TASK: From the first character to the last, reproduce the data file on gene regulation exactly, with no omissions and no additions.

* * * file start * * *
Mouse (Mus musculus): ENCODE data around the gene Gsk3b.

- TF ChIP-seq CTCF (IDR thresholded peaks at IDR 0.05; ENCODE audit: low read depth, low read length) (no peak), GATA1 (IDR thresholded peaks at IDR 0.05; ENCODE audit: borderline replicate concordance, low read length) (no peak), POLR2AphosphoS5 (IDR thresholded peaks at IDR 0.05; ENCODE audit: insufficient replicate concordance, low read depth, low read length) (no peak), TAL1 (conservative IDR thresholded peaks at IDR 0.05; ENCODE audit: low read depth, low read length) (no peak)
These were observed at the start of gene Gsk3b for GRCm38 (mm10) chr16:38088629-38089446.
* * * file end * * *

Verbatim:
Mouse (Mus musculus): ENCODE data around the gene Gsk3b.

- TF ChIP-seq CTCF (IDR thresholded peaks at IDR 0.05; ENCODE audit: low read depth, low read length) (no peak), GATA1 (IDR thresholded peaks at IDR 0.05; ENCODE audit: borderline replicate concordance, low read length) (no peak), POLR2AphosphoS5 (IDR thresholded peaks at IDR 0.05; ENCODE audit: insufficient replicate concordance, low read depth, low read length) (no peak), TAL1 (conservative IDR thresholded peaks at IDR 0.05; ENCODE audit: low read depth, low read length) (no peak)
These were observed at the start of gene Gsk3b for GRCm38 (mm10) chr16:38088629-38089446.